Here's the blurb:

While honeymooning in the Tower of Babel, Thomas Senlin loses his wife, Marya.

The Tower of Babel is the greatest marvel of the Silk Age. Immense as a mountain, the ancient Tower holds unnumbered ringdoms, warring and peaceful, stacked one on the other like the layers of a cake. It is a world of geniuses and tyrants, of airships and steam engines, of unusual animals and mysterious machines.

Thomas Senlin, the mild-mannered headmaster of a small village school, is drawn to the Tower by scientific curiosity and the grandiose promises of a guidebook. The luxurious Baths of the Tower seem an ideal destination for a honeymoon, but soon after arriving, Senlin loses Marya in the crowd.

Senlin’s search for Marya carries him through madhouses, ballrooms, and burlesque theaters. He must survive betrayal, assassination, and the long guns of a flying fortress. But if he hopes to find his wife, he will have to do more than just survive. This quiet man of letters must become a man of action.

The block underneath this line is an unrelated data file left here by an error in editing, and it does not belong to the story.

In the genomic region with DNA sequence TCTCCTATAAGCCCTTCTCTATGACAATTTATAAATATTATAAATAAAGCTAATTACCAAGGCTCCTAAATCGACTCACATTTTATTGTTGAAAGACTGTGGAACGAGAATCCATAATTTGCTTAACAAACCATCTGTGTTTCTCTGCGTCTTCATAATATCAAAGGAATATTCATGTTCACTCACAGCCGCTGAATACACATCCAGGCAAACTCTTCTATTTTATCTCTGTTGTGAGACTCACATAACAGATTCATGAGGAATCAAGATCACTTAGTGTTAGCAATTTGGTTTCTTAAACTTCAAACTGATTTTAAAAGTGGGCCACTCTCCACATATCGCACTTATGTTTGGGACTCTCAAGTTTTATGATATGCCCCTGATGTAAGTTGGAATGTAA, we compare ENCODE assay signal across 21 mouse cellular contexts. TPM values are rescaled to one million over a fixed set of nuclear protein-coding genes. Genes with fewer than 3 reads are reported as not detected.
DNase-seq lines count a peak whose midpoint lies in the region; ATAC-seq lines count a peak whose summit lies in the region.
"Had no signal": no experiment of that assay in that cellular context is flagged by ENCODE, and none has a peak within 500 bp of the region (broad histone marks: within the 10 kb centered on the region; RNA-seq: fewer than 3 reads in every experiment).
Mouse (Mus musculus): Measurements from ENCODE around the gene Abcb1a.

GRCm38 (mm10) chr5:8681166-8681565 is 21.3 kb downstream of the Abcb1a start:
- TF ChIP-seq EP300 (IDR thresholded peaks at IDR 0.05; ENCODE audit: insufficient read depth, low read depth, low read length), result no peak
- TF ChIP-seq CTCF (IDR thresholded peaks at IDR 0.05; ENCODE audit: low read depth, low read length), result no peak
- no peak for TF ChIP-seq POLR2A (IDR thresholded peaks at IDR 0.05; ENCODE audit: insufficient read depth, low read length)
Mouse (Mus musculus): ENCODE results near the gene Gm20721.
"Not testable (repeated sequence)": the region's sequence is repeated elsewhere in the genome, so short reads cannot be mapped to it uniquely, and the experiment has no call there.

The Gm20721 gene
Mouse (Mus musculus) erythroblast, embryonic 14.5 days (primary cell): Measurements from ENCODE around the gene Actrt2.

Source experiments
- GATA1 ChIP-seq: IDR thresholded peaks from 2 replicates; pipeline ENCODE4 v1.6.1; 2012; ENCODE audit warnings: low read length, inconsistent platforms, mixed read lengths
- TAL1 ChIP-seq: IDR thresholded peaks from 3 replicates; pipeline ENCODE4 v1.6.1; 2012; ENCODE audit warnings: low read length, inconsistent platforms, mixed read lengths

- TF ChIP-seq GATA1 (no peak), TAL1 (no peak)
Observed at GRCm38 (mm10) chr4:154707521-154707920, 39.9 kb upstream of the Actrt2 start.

I reckon that Josiah Bancroft's Senlin Ascends represents a dream come true for all self-published writers. How many of them dream of having a big name SFF author reading and enjoying their book, and then write a rave review that they pimp to their followers, which in turn leads reviewers to give the work a shot? That's what happened to Bancroft as part of Lawrence's Self-Published Fantasy Contest. And the rest, as they say, is history. Like Michael J. Sullivan, Anthony Ryan, and Andy Weir before him, Josiah Bancroft is the latest indie author to be picked up by a major publisher. Time will tell if his series will enjoy the same sort of commercial success as that of the aforementioned writers.